Alfred Guerra is 94 years old. The decorated World War II veteran, who was awarded both the Bronze Star and a Purple Heart for acts of bravery, never faltered when it came to doing his duty for his country. When Guerra recently found himself in times of need, his San Antonio community stepped up to do their duty by him.
While his family tried to keep a handle on various repair and maintenance projects for Guerra, after his son passed away the home he shared with his late wife became uninhabitable.
Hoping to harness the power of social media, his daughter, Maria, reached out via Facebook to ask for help. It wasn’t long in coming.
First to answer the call was the Military Order of the Purple Heart, followed soon after by Broken Warriors’ Angels San Antonio-based grassroots non-profit organization for veterans and their families, and VFW Post 76. The City of Antonio’s Department of Human Services and Department of Military Affairs got involved as well.
“As combat warriors, we leave nobody behind. And as veterans, we leave no veteran behind,” Tony Roman, former commander of the Alamo Chapter 1836 of the Military Order of the Purple Heart told KSAT-News.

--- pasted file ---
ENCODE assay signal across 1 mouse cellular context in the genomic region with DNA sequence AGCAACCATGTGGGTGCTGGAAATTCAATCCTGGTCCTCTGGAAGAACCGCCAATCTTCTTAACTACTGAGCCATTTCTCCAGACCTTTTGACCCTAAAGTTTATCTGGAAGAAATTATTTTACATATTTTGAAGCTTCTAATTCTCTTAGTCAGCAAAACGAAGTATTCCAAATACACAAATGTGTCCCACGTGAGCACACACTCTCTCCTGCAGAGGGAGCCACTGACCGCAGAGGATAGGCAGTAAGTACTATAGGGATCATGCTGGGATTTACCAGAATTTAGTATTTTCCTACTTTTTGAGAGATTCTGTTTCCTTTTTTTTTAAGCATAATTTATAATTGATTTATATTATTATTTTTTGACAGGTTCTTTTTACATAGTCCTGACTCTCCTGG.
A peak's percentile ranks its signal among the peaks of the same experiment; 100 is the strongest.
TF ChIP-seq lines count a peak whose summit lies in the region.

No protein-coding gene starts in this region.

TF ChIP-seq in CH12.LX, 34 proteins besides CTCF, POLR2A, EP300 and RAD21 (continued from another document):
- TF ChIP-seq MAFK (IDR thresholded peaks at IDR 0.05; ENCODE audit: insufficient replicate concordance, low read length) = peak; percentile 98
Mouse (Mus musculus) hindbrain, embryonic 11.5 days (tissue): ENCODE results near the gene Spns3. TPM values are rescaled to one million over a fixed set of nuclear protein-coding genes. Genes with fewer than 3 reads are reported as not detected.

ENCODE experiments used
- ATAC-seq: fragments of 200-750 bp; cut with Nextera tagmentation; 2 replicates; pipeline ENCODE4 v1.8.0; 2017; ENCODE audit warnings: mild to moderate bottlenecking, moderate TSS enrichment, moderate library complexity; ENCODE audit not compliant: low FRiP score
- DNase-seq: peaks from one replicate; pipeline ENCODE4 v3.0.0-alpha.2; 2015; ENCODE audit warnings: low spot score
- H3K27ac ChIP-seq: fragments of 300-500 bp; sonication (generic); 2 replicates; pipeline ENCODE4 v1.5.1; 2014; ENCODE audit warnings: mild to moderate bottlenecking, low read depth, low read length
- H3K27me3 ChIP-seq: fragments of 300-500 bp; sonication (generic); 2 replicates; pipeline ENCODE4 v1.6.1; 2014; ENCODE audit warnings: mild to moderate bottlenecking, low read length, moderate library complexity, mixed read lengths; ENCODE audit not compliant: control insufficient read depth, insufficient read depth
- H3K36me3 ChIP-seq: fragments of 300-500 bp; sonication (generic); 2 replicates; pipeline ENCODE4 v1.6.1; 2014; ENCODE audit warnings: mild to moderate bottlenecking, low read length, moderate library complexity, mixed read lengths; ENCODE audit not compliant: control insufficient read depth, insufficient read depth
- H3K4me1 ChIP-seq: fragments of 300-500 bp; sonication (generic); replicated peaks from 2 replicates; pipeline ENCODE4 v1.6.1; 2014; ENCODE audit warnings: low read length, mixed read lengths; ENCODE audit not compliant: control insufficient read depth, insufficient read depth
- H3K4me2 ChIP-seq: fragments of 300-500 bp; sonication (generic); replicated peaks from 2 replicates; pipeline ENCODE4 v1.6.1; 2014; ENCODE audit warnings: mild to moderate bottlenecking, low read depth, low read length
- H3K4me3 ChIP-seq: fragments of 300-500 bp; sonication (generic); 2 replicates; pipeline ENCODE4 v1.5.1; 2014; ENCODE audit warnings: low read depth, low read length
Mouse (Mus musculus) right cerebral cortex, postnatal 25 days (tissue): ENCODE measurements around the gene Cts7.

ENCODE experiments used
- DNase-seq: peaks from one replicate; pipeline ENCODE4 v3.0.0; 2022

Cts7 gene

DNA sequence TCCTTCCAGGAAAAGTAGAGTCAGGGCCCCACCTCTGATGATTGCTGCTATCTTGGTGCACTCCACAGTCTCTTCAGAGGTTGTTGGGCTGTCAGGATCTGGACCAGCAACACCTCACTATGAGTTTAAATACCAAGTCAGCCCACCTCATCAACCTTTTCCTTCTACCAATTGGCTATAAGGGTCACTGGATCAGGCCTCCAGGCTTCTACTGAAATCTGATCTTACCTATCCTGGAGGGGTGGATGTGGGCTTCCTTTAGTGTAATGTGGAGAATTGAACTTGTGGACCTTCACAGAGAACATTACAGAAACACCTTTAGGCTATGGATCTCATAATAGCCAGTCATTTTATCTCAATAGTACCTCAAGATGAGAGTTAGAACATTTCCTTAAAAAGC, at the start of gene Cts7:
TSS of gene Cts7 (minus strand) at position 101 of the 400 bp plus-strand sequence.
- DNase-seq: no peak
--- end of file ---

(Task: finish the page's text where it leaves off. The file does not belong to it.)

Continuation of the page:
With repairs underway, Guerra moved in with Maria until the renovations could be completed—but then the COVID-19 lockdown put the project on hold.
Thankfully, this month, the hammers, saws, and nail guns were singing once again. Veterans from three foreign conflicts—Iraq, Afghanistan, and Vietnam—worked as a team to gut the home’s interior and prep it for the next phase of the home makeover.
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Soon, a new roof, donated by the SRS Raise the Roof Foundation was in place. The electrical and plumbing systems are on their way to being updated.
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One thing lacking is an HVAC system. The family is hoping for another guardian angel to come through there as well. In the meantime, they’ve set up a GoFundMe page with a modest $5,000 goal to help finance further much-needed fixes.
It may take another month or so to complete the project but more than anything else, Guerra yearns to move back into his home. He longs to tend the roses he named in honor of his wife, Emma, in their garden. He’s so eager in fact, he told his family he’d live there in a tent.
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“I never give up easy. That’s one thing I learned from my grandpa. He was a blacksmith,” Guerra said. While she appreciates his determination, Maria’s not letting him go anywhere just yet, but that’s all right, too. “As long as I’m with my family,” Guerra added. “I’m always happy.”
(WATCH the video from KSAT-12 of the veteran crew at work below.)
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